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How to lime your lawn?

Guide written by:
Crystal, Owner of a small gardening business, Oxford

Crystal, Owner of a small gardening business, Oxford

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Liming your lawn promotes proper rooting, growth and diminishes the spreading of moss and fungi. Lime regulates the soil's acidity rate by bringing the pH back to neutral, a level that is favorable for successful fertilisation. We'll take you through all the steps, from spreading to preparation of the soil, to the choice of lime. Let's get started!

Important features

  • Soil pH
  • Scarification
  • Liming

What is liming and why lime grass?

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Under the influence of climate and repeated crops, soils naturally acidify over time.


lawn does not support a highly acidic soil level, which results in four consequences:

  • The roots are no longer able to properly assimilate the nutrients present in the soil;
  • Lawn growth is greatly reduced or even halted;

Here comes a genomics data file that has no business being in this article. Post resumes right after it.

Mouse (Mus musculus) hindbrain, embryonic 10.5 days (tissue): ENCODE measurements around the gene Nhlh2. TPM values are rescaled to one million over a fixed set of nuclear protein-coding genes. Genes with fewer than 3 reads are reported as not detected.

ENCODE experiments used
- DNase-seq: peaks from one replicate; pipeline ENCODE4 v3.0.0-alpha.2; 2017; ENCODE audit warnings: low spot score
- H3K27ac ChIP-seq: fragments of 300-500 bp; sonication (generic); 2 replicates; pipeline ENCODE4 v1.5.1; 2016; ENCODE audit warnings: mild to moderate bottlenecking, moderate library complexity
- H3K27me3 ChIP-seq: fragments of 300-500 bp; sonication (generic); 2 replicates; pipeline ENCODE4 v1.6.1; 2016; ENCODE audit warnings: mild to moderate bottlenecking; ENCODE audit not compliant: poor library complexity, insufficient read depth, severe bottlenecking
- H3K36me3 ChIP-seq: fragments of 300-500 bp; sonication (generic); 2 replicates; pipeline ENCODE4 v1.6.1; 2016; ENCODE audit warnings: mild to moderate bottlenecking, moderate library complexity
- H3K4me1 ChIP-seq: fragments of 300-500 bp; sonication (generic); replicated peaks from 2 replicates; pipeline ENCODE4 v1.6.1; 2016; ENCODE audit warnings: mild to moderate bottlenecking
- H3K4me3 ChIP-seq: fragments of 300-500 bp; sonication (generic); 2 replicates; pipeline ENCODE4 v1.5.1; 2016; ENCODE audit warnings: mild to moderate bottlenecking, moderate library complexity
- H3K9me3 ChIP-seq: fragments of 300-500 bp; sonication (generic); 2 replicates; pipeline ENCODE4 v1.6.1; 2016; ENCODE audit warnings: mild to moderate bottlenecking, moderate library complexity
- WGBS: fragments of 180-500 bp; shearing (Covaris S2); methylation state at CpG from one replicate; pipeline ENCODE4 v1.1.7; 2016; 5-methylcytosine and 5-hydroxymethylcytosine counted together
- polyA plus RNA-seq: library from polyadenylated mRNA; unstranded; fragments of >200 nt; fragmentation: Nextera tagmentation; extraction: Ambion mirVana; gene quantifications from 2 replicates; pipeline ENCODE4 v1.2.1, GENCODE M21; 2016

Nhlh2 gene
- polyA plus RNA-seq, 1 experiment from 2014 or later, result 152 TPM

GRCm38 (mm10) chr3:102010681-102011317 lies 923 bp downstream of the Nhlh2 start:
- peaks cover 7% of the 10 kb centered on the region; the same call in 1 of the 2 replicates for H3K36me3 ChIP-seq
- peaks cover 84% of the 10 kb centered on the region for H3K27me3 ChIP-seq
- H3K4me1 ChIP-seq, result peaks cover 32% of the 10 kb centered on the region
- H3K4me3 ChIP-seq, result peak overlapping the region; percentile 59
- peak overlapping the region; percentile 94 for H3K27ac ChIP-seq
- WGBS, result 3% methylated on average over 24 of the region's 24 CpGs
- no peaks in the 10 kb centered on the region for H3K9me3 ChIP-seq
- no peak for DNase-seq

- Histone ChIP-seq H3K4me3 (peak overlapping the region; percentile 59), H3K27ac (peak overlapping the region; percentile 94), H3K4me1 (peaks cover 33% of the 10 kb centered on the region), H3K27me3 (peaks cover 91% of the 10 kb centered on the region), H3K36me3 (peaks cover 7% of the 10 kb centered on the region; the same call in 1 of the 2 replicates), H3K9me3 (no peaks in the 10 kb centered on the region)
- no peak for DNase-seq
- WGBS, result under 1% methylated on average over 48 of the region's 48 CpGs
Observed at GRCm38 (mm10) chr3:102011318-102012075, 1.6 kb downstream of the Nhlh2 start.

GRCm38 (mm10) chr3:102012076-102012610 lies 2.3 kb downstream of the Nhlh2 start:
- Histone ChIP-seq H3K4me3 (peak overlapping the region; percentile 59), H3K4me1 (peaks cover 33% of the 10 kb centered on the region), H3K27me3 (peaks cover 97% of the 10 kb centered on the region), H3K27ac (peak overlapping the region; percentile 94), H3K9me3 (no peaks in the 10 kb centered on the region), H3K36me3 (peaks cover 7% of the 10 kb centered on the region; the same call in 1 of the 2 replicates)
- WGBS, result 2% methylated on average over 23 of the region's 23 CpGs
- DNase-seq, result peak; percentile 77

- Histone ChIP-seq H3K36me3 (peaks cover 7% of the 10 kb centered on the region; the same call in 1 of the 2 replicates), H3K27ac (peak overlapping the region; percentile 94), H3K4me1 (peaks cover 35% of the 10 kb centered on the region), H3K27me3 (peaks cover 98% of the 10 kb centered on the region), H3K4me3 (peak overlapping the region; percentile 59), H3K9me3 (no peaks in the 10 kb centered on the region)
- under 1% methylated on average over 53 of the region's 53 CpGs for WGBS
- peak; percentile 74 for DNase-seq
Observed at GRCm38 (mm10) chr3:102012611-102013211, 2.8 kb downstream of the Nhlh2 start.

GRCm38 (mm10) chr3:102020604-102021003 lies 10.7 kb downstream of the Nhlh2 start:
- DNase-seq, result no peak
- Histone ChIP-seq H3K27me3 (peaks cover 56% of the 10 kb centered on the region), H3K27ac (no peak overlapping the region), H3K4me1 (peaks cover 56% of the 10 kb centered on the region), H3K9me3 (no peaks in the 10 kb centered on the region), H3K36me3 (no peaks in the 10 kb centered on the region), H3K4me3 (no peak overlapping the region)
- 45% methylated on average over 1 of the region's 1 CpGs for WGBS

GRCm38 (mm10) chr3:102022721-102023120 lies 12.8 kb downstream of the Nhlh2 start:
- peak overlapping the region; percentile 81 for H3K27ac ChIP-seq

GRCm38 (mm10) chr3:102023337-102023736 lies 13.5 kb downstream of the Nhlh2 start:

• The lawn is no longer uniform and has visible holes;
  • Moss and mushrooms start to appear.
 
Adding lime to the soil makes it possible to correct these problems.
 

Liming is an operation that consists of adding calcium, or lime, to the soil to correct its acidity level (pH).

 
By rebalancing the pH of the soil, liming makes it possible to:

  • Help the grass take route;
  • Favor the development of micro-organisms in the soil;
  • Limit the appearance of weeds.

Liming the lawn in three steps

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Step 1: Measure pH of soil 

 
The first step in liming is to determine the soil's pH. This will establish how much limestone needs to be added to the soil. There are two techniques for verifying the acidity of soil.

 
The first technique is home-made, but not very precise. However, it provides a free means of running a preliminary test of the soil's pH before investing in a specialized kit.